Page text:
By Charlene Smith
In her song Respect, Aretha Franklin sings:
I’m about to give you all of my money
And all I’m askin’ in return, honey
Is to give me my profits
The primary stakeholders in your business are your clients and staff, and the return on investment they want is
Such a small investment with such high returns.
But in too many companies there is a culture of bullying, ego, not listening, arrogance, and rudeness. The biggest know-it-all’s are often those who know the least, these managers and executives disguise the fact that they are in jobs that they are poorly prepared for by being bullies and hiring subordinates who lack the appropriate skills levels. And so they have poorly-performing departments of people who have been appointed above their capabilities. Everyone is frustrated, unhappy, poorly directed, confused, demotivated, and angry.
Over time the air in some departments is so toxic that if they were nuclear reactors they’d explode or be shut down.
These are common themes I have encountered in companies I have consulted to. It is worth quietly considering how many are present in your company or department and how you can help transform. Take only one issue at a time and address it – either as a staff member or manager:
Blame and resentment. Staff claim issues of power, control, and manipulation limit their capacity to work effectively.
Integrity. What does it mean and how should each staff member display it. This needs to be an ongoing conversation with examples highlighted.
Job security. Staff that fear job security underperform, even where productivity ratings appear high, quality will probably be uneven. Ensure that those staff who have safe jobs know it.
Good benefits attract the best staff. What more can I say, if you want the best staff then provide a happy, secure work environment with great benefits. If quality is not important to your business success then don’t concern yourself with benefits.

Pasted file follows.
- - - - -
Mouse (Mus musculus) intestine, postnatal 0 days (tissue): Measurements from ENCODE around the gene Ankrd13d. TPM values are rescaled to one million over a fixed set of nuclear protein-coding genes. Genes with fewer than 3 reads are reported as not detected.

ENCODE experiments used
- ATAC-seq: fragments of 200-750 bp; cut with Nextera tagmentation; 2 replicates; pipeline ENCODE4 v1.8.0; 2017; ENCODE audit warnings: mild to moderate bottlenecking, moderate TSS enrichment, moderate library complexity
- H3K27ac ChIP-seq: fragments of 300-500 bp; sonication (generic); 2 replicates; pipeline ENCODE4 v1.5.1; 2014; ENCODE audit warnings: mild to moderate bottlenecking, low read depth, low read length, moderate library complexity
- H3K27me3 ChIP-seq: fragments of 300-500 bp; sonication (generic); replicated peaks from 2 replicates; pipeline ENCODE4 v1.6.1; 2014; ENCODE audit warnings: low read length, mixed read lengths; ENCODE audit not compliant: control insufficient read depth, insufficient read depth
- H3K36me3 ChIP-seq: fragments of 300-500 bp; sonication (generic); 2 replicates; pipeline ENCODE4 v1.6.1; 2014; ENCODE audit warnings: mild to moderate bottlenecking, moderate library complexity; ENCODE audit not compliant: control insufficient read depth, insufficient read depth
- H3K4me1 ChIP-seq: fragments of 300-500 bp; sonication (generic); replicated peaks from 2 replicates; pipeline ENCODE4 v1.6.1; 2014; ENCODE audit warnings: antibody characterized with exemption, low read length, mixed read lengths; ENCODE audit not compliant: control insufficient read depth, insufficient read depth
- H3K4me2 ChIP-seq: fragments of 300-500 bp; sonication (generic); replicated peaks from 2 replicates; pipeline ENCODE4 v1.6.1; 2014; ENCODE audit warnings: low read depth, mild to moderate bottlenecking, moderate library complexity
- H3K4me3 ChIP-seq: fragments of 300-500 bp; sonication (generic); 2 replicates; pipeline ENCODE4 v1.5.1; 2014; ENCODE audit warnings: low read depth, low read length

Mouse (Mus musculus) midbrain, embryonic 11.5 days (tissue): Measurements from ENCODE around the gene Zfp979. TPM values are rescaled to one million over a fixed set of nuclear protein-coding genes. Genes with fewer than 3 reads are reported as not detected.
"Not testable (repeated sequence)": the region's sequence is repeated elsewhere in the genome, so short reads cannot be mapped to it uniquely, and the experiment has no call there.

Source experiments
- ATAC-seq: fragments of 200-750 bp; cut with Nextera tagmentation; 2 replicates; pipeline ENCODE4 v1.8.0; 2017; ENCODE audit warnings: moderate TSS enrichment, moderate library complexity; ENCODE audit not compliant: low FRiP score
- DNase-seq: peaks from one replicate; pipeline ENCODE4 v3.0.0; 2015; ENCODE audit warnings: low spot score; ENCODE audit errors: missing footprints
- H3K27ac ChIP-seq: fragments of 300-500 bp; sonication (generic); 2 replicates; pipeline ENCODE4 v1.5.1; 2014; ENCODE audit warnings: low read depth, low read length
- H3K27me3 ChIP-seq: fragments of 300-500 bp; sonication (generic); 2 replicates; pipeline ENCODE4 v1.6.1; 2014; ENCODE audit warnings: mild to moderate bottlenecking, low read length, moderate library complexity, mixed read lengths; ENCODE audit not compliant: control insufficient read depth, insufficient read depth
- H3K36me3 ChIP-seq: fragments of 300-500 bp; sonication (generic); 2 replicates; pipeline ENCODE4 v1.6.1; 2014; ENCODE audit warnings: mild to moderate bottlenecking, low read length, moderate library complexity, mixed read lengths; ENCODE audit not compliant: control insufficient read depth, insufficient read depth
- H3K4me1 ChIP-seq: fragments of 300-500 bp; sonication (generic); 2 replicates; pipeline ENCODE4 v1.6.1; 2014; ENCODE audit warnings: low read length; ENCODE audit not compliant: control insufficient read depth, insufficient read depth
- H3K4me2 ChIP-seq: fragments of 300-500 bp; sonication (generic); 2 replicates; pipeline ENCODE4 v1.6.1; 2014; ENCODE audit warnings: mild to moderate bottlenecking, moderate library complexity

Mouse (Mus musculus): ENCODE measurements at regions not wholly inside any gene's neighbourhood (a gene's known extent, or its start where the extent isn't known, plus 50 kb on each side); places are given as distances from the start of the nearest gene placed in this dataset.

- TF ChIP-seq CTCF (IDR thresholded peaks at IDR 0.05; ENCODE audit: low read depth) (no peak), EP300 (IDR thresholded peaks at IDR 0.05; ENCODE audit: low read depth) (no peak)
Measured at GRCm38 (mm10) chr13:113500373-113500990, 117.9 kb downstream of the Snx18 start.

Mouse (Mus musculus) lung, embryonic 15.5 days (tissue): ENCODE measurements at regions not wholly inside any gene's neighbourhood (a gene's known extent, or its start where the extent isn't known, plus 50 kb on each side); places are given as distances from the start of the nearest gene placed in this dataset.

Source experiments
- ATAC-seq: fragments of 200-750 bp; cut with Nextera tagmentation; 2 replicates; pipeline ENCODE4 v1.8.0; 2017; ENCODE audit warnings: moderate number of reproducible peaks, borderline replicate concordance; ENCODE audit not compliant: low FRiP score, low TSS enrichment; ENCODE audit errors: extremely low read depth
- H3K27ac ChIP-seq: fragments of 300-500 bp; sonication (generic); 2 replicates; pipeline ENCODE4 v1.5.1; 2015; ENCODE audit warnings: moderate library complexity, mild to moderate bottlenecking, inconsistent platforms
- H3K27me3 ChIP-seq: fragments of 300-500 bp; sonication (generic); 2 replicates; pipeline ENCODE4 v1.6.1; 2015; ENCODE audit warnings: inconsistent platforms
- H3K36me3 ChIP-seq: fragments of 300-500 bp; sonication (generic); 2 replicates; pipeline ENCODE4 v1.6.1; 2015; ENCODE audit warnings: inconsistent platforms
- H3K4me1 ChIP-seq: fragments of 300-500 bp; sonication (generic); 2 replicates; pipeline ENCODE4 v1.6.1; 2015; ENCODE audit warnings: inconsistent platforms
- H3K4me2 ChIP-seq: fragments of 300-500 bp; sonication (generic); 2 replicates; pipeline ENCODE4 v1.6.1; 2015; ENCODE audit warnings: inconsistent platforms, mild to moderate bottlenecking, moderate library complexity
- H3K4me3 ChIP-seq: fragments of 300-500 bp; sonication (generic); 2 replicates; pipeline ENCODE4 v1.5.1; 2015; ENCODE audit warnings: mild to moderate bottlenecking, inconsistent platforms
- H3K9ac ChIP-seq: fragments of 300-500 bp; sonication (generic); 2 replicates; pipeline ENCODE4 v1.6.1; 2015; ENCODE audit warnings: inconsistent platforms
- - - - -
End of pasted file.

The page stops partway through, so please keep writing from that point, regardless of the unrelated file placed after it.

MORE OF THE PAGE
Confidence inspires. Part of confidence is communication. Keep staff in the loop by providing accurate, timely information. Act on the values your organization espouses.
Honesty is a virtue that is in short supply. Be honest to, and with, staff, customers, and the media. The better your track record of honesty, the higher your returns on staff and customer loyalty.
Listen. Or you listen but fail to act = disrespect, you cannot be trusted. Listening but failing to act indicates that you are either weak, insincere, or incompetent. If you cannot act on a given suggestion good management means you need to respond to the suggestion/grievance with examples of why it is not suitable to be acted upon.
Bullying. This is disastrous for any workplace because staff will at some stage rebel – that rebellion will take the form of official complaints, poor productivity, shoddy work, etc. Two issues define bullies – they bully because they are confident that they will get away with it, which points to challenges with executive and/or human resources oversight of senior staff. Secondly, bullies are scared, and in the workplace they are most often people who have been appointed to senior positions and lack the training, competency, or skills to fill those posts. Stop a bullying culture through training, mentorship, and penalties.
Rigid bureaucracy. Adherence to rules and regulations is key, and the environment is not tolerant of creativity and mistakes. Creativity is critical to progress, and any innovation creates the potential for error. An environment that stifles creativity is stagnant: it cannot and will not grow and the most talented staff will leave.
Hypocrisy. Values are not lived by staff; they look to leadership to model values but there is a gap between what is being said and what happens. This encourages cynicism and disrespect toward management.
Unfairness. Employees experience management condoning behaviors that are not in line with the values.
* Nepotism. There is a perception that promotions are based on nepotism or favoritism.
* Reliability. If you start something, give feedback, consult, set goals, and let those involved know outcomes, including decisions to disband projects.